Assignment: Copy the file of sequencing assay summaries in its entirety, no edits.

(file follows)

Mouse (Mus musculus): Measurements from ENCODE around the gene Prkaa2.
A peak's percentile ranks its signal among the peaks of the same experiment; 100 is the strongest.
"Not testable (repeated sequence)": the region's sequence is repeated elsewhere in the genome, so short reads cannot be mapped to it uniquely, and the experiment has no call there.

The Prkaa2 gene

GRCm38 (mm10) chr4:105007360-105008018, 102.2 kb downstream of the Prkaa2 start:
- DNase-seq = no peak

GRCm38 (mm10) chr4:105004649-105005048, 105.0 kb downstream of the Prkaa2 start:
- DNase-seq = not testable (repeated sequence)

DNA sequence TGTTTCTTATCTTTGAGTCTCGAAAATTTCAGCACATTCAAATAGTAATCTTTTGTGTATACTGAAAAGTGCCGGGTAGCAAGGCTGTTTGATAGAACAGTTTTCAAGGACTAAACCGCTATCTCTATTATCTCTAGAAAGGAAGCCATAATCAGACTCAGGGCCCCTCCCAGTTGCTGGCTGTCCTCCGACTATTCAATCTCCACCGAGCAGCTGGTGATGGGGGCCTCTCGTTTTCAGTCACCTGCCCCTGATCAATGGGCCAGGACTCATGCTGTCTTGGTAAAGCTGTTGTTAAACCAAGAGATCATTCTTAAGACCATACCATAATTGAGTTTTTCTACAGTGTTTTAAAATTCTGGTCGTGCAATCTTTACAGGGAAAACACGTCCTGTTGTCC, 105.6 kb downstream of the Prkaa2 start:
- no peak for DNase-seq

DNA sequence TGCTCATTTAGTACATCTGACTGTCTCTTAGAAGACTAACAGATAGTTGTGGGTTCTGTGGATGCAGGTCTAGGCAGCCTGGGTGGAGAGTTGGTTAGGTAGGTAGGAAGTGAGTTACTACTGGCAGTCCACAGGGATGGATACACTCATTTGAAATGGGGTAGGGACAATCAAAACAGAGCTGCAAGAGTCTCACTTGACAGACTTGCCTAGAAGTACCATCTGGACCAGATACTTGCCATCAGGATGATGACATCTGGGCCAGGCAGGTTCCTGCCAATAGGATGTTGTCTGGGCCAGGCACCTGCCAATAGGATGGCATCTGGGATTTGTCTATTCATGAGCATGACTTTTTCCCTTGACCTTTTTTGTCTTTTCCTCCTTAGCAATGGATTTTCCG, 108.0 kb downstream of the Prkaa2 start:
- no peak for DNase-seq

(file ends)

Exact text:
Mouse (Mus musculus): Measurements from ENCODE around the gene Prkaa2.
A peak's percentile ranks its signal among the peaks of the same experiment; 100 is the strongest.
"Not testable (repeated sequence)": the region's sequence is repeated elsewhere in the genome, so short reads cannot be mapped to it uniquely, and the experiment has no call there.

The Prkaa2 gene

GRCm38 (mm10) chr4:105007360-105008018, 102.2 kb downstream of the Prkaa2 start:
- DNase-seq = no peak

GRCm38 (mm10) chr4:105004649-105005048, 105.0 kb downstream of the Prkaa2 start:
- DNase-seq = not testable (repeated sequence)

DNA sequence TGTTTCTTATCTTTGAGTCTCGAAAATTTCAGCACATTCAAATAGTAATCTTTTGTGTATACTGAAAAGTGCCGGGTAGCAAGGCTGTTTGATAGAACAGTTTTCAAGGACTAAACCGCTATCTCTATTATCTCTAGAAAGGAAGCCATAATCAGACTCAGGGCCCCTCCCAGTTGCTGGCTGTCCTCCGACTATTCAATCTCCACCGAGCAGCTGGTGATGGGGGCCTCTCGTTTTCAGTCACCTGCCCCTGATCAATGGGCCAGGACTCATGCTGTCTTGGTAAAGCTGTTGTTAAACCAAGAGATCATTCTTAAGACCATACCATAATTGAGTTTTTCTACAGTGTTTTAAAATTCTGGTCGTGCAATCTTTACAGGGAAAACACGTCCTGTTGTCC, 105.6 kb downstream of the Prkaa2 start:
- no peak for DNase-seq

DNA sequence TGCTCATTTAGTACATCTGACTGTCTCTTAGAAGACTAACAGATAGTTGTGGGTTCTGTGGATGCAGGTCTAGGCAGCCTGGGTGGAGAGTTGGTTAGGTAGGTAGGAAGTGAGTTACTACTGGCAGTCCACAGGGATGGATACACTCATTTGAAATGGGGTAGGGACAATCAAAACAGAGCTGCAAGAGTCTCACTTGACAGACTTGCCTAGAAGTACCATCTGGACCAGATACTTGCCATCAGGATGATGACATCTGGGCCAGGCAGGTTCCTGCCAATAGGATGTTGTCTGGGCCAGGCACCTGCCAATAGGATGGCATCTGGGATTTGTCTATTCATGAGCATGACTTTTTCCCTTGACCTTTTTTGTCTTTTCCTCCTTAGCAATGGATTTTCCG, 108.0 kb downstream of the Prkaa2 start:
- no peak for DNase-seq